There was a time when only mods bought our stuff. Then people would be like, “Finders Keepers, oh, that Turkish record label.” So when it does repeatedly get embraced by hip hop, it’s great. There’s a big difference between some independent hip hop crew from Texas or mid-America or France or Hungary than there is to Jay-Z. When Jay-Z samples your record and denies it, and then you have to get a musicologist to prove the absolute obvious, well, yeah, that pays the bills. The artist on the label might get to wipe out the mortgage on his daughter’s house. Finders Keepers gets to pay a huge tax bill that we’d had hanging over ourselves for years.
Is it still fairly wild west out there?
I think doing things correctly, clearing samples, even meeting the original artists and having a full awareness of where this music comes from is part of the sport now. People want to do it right. The bootlegging thing and the mix tape culture and even the Ultimate Breaks and Beats thing that founded this whole culture couldn’t exist by today’s standards, because they’re missing out that component of the sport. Anyone can bootleg a record. You meet someone, “Oh, we’ve just done this compilation of brilliant Turkish psychedelic music,” or whatever. And it’s like, “Alright, did you get the rights to that?” “No, we’ve put it aside just in case they ever get in touch.” Well, you don’t qualify anymore. It’s not just about having your credit card, going on Discogs, getting a piece of music and sticking it on a compilation. There’s much more to it. The real record diggers are the guys that go that extra mile. The days of doing things wrong and illegally is bullshit.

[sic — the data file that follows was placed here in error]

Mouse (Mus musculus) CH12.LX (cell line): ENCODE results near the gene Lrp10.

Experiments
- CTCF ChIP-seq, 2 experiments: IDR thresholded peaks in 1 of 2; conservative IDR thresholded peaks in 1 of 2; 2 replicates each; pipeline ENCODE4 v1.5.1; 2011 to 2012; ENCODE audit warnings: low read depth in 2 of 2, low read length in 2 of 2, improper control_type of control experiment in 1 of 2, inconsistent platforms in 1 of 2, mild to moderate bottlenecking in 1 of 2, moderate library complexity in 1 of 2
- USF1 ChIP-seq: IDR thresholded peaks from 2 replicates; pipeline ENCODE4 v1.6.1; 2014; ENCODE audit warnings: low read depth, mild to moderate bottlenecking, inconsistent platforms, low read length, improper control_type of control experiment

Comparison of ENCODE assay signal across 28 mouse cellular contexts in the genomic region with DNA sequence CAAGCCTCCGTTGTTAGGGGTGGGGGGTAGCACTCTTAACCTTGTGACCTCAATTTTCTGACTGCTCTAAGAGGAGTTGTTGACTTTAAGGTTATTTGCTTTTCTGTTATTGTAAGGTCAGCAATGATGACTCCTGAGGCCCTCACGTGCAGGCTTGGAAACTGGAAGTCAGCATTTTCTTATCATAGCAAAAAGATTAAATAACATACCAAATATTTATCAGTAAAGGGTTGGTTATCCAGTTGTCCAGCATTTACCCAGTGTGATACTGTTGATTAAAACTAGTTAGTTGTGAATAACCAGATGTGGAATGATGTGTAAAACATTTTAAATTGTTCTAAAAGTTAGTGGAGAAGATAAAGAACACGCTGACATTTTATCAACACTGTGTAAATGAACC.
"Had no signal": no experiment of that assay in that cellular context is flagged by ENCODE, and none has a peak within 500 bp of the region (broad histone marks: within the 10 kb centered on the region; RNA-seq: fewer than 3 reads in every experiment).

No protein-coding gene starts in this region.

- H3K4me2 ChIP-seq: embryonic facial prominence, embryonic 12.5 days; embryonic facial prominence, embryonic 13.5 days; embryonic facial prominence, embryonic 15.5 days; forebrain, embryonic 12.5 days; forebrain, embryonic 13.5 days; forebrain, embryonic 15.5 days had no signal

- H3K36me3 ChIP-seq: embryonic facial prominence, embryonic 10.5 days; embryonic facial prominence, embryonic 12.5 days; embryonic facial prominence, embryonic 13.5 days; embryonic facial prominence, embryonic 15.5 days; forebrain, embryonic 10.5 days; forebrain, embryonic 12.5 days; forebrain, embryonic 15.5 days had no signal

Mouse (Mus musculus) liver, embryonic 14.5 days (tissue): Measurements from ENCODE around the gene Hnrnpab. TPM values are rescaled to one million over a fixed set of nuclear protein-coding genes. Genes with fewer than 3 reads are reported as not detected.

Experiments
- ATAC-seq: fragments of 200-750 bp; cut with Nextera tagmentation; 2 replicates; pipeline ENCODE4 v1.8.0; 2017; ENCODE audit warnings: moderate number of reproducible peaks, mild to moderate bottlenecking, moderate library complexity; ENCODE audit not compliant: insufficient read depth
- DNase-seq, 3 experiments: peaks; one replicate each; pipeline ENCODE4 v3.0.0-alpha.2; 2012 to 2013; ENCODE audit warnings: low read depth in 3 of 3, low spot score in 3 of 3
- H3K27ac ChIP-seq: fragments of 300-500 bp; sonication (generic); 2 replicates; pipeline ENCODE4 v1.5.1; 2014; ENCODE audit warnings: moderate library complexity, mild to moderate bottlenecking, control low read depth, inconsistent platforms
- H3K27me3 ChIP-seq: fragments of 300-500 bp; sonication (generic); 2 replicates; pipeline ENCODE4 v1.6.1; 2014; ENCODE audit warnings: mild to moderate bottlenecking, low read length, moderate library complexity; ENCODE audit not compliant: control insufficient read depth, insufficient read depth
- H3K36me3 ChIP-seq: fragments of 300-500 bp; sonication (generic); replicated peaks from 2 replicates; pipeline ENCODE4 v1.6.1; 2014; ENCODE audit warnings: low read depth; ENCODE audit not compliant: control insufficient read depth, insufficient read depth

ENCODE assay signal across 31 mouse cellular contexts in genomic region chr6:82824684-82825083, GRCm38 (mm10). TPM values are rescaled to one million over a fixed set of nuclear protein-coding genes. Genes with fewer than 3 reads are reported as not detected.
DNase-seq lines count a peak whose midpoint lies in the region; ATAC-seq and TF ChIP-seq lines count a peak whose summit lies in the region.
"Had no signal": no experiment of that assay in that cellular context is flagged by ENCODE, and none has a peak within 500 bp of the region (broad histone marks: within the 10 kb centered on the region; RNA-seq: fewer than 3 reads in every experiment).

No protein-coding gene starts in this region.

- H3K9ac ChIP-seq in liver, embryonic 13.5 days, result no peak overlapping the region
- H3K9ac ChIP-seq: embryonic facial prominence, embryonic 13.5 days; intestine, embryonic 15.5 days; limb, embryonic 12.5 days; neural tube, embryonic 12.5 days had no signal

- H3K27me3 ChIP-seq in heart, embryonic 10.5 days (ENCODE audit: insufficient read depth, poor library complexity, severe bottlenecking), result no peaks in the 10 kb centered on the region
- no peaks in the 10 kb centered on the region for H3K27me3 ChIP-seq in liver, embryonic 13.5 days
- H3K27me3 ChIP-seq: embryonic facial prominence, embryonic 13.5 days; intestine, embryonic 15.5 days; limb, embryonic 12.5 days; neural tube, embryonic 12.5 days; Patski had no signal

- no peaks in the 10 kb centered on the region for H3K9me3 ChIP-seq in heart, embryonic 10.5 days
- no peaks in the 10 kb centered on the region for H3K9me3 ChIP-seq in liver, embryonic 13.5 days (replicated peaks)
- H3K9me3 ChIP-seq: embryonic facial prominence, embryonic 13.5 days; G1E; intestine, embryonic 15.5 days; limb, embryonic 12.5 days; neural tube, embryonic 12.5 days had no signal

And I think a lot of the best hip hop producers live by them rules, which is refreshing and good. The aesthetic of hanging someone out of a 40-storey window and watching the change come out the pockets is over. You know what I mean?
I love it when rappers get in touch with the original artists and the label. Czarface did it recently. And I’ve loved MF Doom and I loved 7L & Esoteric. I love that whole scene. That’s been with me most of my life. So for him to ring us and say, “Oh, we really want to sample this and we love what you do,” and they recognize it as a Finders Keepers record.
I’d got to the stage where so many people were coming to the label, whether it be Madlib or Action Bronson, or eventually people like Nas and Jay-Z, and then Kanye West coming for samples, which vindicated the subliminal reason why I set up the label in the first place. Because I’ll never stop listening to music with that tempo, without that sort of scavenger hunt sample mentality in my head.
Speaking of that, what’s the most you’ve ever spent on a record?
I’ve always said my interest in vinyl was more akin with scrap metal. Whoever came up with the phrase vinyl vulture, that encompassed everything really. When you start buying money, trophy hunting, you’re losing. You’re failing. It’s not why you ever did this in the first place, and you should be ashamed of yourself.